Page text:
A preliminary report by the Moose Jaw Police Service (MJPS) is showing an expenditure surplus of $288,973.47 for 2022.

Police Chief Rick Bourassa says the numbers are tentative as there are still several expenses being paid and revenues coming in.

The police service had budgeted $12,739,939 for expenses in 2022. The actual expenditure balance presented at the January 17 Board of Police Commissioners meeting was $12,450,965.53.

Bourassa notes one area that they saw a big jump in last year was vehicle maintenance, which was listed as $290,102.97, which was $70,102.97 (31.86 per cent) over budget. MJPS had set a budget of $220,000.

"We haven't been able to get the new vehicles. We've been using older vehicles that are requiring more and more repairs and of course, the unanticipated significant rise in fuel prices in 2022 has contributed to that," he explained. "We're anticipating that being somewhat less in 2023 of a pressure, however we did budget accordingly based on what we thought would happen in 2023."

The service also saw a bit of a jump in education and training expenses, which had a budget of $60,000. The expense came in at $95,792.85 or 59.65 per cent over budget.

Bourassa says that was partly due to the fact they hadn't been able to get people into training courses over the previous couple of years.

"Now we're moving people to courses and the internet child exploitation course that we've sent people on is an expensive course. We also have a number of people that are working on graduate degrees right now, and of course the board, through the collective agreement, does have an education incentive program. We cover a lot of the tuition costs on that. There's a bit of a pressure and expense but it really allows the members of the service to continue education and provide that value back to the service."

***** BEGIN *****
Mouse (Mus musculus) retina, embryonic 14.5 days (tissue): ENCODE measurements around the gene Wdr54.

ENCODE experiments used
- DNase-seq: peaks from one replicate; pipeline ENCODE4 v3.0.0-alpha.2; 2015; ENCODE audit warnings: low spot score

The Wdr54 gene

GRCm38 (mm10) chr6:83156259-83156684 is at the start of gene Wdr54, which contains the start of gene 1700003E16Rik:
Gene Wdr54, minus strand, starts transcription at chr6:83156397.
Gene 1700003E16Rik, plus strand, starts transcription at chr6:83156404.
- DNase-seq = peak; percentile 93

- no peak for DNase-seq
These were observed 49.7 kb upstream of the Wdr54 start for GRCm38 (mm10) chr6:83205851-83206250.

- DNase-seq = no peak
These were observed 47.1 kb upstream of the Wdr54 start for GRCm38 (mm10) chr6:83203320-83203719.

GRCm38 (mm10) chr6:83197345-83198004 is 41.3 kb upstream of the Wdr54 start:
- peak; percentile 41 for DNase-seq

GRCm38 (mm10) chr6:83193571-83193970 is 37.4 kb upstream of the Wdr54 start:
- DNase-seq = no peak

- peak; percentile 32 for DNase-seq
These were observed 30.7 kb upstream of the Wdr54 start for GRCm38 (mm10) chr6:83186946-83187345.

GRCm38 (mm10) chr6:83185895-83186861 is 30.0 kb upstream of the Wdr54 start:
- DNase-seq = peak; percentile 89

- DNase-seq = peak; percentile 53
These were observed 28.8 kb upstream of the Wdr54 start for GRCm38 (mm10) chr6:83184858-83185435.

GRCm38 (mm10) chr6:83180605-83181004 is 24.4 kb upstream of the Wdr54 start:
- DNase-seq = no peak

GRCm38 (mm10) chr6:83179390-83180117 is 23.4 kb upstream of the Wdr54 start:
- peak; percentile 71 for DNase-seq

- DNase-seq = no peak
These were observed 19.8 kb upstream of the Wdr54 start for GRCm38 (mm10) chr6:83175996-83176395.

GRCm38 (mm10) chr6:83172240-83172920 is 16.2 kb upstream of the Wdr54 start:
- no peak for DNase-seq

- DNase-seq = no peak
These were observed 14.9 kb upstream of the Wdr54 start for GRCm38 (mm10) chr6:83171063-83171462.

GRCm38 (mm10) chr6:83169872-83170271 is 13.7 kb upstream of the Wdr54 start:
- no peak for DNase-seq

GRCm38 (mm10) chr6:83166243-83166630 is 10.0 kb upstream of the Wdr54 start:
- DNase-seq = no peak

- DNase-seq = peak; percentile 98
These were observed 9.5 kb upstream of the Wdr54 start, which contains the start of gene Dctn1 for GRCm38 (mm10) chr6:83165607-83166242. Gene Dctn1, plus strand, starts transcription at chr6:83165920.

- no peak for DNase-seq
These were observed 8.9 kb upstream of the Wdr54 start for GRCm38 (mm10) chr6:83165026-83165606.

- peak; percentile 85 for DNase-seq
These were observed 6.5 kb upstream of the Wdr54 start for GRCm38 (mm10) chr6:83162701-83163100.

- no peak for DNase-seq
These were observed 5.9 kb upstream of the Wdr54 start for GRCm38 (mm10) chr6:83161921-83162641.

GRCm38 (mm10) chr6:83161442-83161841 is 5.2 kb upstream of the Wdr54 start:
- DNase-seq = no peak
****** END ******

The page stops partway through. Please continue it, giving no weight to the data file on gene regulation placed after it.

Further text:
Police spent $5,954.27 on prisoner meals, which was $1,954.27 (48.86 per cent) over budget. Bourassa explains this was partly due to the rising cost of food, and also an increase in the number of prisoners being held and the duration spent in custody. The police service has recently switched from buying from local restaurants to purchasing frozen meals for safety reasons and also to save money.

The preliminary report provided at the January 17 meeting showed that $188,253 in revenues is still expected to come in.

The 2022 budget numbers are expected to be finalized in February.

The board voted to invest its accumulated surplus funds in the city's moderate-term portfolio managed by RBC Dominion Securities retroactive to January 1, 2022. The interest generated in previous years was $27,797.76 in 2020 and $21,239.17 in 2021 for a total of $49,036.93. The investment at this point is 'just on paper' and can be reallocated so the funds are not invested or the interest will be added to the police accumulated surplus upon the board's approval.